"Many drivers are afraid of being attacked if they go out, some drivers are still missing in the disaster, and others are out there searching for missing relatives," said Dudu Jean, a 30-year-old driver who was attacked Friday when he drove into the capital's sprawling Cite Soleil slum.
The lack of water has become one of the greatest dangers facing Haitians in part because earthquake survivors stay outdoors all day in the heat out of fear of aftershocks and unstable buildings. While aid has started to pour in from around the world, supplies are not quickly reaching all who need them.
Even before Tuesday's quake, the municipal system in this city of 3 million people was unreliable. Haiti's poorest live in shacks with no plumbing and carry their water home in jugs from public wells. Most people depend on water delivered by truckers, who get their water with the help of diesel pumps that draw from a huge underground natural reservoir.
"There's no shortage of water, the water's here, the trucks are here as you see," said Jean, who said his attackers let him go unharmed after they recognized him.
Since the quake, at least one water treatment plant was shuttered because of a lack of electricity. Pipes for the municipal water system are believed damaged.
No water is running in Cite Soleil, home to more than a million people.
Adding to the problem is that stores that have water and food to sell are not opening out of fear of violence.
Tom Osbeck, a missionary from Indiana whose Protestant-run Jesus in Haiti Ministry operates a school just north of Port-au-Prince, said a scarcity of drinking water and food is fraying the nerves of increasingly despairing survivors.
"Even distributing food or water is very dangerous. People are desperate and will fight to death for a cup of water," Osbeck said Friday from his home about 5 miles from the center of the quake.
Aid groups, businesses and governments from around the world are scrambling to meet the need.
Oxfam had water supplies in Haiti left over from a 2008 storm and has managed to get some 2,000 and 5,000-liter tanks into the capital city. U.S. military officials say helicopters are ferrying in water and other supplies from the USS Carl Vinson. Procter & Gamble Co. is sending 3 million water-purifying packets along with cash donations for earthquake relief.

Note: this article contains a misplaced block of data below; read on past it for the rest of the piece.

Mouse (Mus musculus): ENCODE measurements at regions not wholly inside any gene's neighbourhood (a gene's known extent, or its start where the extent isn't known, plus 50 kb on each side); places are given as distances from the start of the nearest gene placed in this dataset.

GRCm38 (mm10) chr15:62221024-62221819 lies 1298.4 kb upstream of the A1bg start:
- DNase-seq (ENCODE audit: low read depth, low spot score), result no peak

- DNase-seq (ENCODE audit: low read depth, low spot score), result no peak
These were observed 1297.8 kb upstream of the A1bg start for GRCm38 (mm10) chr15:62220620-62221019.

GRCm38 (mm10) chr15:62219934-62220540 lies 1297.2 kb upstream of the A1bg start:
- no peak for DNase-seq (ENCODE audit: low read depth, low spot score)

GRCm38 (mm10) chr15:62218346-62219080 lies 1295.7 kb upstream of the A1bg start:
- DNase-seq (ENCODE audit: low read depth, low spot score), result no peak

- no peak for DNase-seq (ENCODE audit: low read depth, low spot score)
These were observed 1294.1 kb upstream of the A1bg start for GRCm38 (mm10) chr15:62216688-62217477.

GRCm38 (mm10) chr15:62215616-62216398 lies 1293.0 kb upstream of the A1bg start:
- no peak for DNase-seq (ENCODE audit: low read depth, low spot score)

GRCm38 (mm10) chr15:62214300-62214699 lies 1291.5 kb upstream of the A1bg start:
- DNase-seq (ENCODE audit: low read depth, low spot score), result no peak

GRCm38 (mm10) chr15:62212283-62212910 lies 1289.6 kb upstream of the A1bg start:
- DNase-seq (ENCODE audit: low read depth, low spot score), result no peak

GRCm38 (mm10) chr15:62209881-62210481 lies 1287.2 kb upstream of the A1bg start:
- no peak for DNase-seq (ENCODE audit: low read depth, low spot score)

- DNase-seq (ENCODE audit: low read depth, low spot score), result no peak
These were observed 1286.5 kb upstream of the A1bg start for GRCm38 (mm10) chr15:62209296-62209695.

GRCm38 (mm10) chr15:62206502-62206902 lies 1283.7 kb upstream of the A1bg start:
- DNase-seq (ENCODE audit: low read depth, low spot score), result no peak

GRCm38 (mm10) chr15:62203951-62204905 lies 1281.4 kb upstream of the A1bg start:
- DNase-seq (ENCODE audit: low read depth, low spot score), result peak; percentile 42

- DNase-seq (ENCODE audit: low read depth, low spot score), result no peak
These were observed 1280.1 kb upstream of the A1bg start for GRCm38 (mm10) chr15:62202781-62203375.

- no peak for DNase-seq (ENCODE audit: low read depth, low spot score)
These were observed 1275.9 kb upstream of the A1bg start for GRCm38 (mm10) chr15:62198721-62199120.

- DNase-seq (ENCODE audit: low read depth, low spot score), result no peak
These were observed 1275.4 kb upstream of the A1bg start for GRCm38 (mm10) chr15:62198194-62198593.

Rebecca Gustafson, part of the disaster assistance team of USAID, said international agencies are assessing the best places for community water treatment centers. She said much of the focus of international aid for now is on rescue and recovery efforts.
"Once that wave subsides, in the coming days you'll see more and more aid coming in," she said.
While government agencies and troops worked to move supplies out of the jammed airport, some Haitians and far smaller organizations worked on their own to get aid to thirsty, hungry people.
Milero Cedamou, the 33-year-old owner of a small water delivery company, twice drove his small tanker truck 10 miles outside Port-au-Prince, paying $25 for each fill-up and then returned to a tent camp where thousands of homeless people were living.
"This is a crisis of unspeakable magnitude, it's normal for every Haitian to help," Cedamou said. "This is not charity."
Jean Ponce, a 36-year-old mason, was among 200 people holding plastic buckets who clustered around the truck - emblazoned with the slogan "Wait for God" on its side - when it returned. He lost one of his children in the quake and said the bucketful he collected would be the first drinkable water his four surviving children tasted since the disaster struck.
"This is nearly like a miracle," Ponce said.